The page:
A message from Chile: Our Gladys Marn  one of the essential ones

In the wee hours of this cloudy day, March 6, 2005, a woman passed away who was one of the “essential ones,” as Bertolt Brecht said.

She was one of those who struggled all her life, who fought against anything that seemed to her to be an injustice, sought untiringly after her comrades who had been arrested and “disappeared,” and finally did battle with death itself. Cancer took her away from us but was not able to take away her example, her energy, her commitment, her strength, nor her smile.A couple of days before International Women’s Day, the skies accompany us in our pain, the wind does not smell of death, but rather of hope. Woman, mother, wife, Communist, tireless fighter, straight talker, always on one single line … that was our Gladys Marín, president of the Communist Party of Chile, ex-Parliamentary deputy (and, it is worth noting, the youngest-ever member of Parliament, being only 24 years old when she was elected by the people to that post.

What can we say or do when death takes away from us someone who, in our subconscious fantasy, we always believed was eternal? Nonetheless, I am not very far from reality when I refer to eternity, because her name will be written in the annals of history.

She will represent for some the incarnation of stubbornness, but for us, for those who loved and respected her, she was the incarnation of commitment, the most beautiful thing that can exist in a woman. Her name will evoke the word “justice,” defense of the poor and of minorities. It will make us remember that ideals are never traded or sold out (so that we never take the twisted road of those who are today glorying in their power, with the current president of Chile, Ricardo Lagos, as a clear example).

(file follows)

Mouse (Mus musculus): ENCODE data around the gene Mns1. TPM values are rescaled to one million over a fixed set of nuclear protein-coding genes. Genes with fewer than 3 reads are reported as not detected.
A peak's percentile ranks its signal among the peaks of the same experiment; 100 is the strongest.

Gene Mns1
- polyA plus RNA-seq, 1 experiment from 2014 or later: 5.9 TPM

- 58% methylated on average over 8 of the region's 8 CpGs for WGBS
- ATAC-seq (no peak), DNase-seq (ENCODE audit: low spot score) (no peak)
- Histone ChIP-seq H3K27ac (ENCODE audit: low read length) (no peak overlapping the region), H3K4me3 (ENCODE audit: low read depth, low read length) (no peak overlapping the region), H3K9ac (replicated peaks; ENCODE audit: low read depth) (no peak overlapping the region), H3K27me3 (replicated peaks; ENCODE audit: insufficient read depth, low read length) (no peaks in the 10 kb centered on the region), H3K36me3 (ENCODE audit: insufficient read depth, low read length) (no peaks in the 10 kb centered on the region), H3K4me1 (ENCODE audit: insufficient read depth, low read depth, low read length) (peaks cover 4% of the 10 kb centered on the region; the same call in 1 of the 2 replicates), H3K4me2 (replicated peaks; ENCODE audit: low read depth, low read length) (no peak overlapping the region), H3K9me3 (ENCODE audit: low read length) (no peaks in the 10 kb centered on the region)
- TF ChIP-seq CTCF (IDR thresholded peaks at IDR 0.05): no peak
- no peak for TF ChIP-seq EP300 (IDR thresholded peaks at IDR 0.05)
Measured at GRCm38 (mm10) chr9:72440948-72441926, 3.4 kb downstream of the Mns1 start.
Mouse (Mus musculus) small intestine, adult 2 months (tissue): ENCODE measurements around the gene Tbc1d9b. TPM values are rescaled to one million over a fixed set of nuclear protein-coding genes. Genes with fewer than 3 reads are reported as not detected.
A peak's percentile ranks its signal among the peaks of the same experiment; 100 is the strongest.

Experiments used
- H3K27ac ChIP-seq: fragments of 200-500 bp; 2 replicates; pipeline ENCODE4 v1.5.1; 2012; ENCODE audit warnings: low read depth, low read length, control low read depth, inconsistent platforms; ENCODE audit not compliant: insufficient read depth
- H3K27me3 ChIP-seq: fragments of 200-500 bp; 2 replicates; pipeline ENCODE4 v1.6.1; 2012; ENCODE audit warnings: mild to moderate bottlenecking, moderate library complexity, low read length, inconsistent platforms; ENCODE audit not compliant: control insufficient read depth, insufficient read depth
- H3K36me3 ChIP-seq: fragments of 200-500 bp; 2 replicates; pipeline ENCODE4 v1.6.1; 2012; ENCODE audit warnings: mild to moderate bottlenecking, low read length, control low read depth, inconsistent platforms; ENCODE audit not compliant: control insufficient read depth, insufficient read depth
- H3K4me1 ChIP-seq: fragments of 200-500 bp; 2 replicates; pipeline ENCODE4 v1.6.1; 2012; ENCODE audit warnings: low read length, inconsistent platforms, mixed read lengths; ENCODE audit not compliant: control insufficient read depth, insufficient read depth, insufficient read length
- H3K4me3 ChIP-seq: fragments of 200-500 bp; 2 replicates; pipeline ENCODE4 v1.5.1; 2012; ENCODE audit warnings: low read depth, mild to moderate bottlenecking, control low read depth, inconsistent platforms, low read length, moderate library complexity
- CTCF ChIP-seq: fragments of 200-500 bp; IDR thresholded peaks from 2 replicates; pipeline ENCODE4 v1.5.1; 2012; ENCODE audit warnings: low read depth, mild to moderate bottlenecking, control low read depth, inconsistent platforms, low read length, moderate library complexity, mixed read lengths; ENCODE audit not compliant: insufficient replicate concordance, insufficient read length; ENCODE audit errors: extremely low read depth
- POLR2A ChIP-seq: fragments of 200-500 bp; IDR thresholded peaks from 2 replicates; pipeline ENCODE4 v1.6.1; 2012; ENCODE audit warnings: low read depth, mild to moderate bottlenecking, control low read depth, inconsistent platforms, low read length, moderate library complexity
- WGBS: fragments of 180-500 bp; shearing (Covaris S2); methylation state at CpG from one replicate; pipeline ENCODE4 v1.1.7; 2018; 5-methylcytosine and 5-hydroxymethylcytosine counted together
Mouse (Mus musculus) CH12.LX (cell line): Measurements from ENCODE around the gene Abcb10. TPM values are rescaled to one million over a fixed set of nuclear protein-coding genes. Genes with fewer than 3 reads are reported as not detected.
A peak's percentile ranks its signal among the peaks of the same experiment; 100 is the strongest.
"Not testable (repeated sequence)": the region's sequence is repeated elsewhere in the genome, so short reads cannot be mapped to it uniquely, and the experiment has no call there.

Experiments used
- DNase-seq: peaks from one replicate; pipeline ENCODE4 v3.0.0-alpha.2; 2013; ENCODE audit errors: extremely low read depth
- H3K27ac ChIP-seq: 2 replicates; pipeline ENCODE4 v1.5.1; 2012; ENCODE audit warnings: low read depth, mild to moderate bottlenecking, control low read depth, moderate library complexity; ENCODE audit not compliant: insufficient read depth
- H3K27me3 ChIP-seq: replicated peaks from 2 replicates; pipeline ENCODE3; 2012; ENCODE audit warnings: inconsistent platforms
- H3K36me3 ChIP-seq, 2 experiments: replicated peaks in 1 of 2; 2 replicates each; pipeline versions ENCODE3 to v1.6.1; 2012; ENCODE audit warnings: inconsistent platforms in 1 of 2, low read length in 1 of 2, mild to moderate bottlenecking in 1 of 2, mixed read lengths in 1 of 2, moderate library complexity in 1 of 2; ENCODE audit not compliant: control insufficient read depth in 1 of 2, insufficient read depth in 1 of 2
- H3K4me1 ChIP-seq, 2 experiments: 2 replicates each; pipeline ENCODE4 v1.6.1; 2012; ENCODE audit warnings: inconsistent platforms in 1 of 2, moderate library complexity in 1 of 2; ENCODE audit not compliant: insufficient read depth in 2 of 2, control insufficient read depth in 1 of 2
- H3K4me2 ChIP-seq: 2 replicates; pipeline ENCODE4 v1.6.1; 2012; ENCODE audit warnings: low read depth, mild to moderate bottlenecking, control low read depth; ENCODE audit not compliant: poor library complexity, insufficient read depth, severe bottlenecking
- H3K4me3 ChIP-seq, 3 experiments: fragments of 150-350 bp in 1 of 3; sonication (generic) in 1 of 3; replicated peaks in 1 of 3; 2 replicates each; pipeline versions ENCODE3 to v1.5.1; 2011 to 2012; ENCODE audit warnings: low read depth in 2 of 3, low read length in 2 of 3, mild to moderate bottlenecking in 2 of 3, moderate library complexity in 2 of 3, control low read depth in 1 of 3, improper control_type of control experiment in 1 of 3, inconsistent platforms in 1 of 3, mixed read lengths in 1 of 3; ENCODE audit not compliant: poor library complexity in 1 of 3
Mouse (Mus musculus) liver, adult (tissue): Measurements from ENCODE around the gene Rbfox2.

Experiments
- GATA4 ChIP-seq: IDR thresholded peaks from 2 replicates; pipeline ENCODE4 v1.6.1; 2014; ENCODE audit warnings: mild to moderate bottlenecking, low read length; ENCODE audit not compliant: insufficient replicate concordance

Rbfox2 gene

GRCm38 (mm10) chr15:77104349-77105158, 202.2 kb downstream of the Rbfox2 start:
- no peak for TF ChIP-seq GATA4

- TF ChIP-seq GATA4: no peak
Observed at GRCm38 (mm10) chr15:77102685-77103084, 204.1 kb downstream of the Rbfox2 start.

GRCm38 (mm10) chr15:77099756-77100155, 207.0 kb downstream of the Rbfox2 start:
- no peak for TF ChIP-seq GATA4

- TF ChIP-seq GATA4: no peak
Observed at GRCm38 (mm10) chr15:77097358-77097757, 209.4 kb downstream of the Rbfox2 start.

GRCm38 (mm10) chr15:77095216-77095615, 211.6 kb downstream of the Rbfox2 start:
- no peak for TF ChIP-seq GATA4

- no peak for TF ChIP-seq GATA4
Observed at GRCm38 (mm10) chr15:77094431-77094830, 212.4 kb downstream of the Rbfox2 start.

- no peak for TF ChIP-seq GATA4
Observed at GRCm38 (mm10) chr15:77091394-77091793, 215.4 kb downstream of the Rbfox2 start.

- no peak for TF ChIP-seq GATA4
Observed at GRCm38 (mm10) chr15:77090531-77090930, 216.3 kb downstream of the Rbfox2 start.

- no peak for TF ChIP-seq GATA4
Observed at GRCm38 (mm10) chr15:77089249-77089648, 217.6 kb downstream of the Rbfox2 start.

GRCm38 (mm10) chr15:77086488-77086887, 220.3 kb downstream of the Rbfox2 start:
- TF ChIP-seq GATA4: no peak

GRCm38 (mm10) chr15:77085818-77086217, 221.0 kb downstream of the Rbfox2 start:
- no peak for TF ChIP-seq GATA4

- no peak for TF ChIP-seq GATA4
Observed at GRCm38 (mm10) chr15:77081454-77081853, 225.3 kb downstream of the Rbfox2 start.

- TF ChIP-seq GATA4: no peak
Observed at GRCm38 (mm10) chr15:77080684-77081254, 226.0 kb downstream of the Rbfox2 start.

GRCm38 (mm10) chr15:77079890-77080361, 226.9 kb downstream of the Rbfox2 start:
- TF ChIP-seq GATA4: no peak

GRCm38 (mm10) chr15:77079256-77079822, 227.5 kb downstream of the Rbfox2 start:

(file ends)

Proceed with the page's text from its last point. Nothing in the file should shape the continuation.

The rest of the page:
I can only add that her death does not mean making the person she was into some kind of god-figure, but rather making her a worthy example for us to follow.

Katherine Contreras Vega is a young Chilean currently studying medicine in Cuba. Her grandfather was a trade union leader who “disappeared” during the Pinochet dictatorship. He was last seen being taken away in a car and never heard from again. His body has never been found. Kathy’s grandmother and mother have both been active in the Organization of Families of the Disappeared (Agrupacion de Familiares de los Detenidos Desaparecidos, www.afdd.cl/), formed in 1977. For 30 years they have tried to petition and pressure both the Pinochet regime and the current government to prosecute ex-military leaders who were responsible for these crimes and to reveal the locations and final resting places of their loved ones. Her parents are both members of the Communist Party of Chile and she is a member of the Communist Youth of Chile (Juventudes Comunistas de Chile).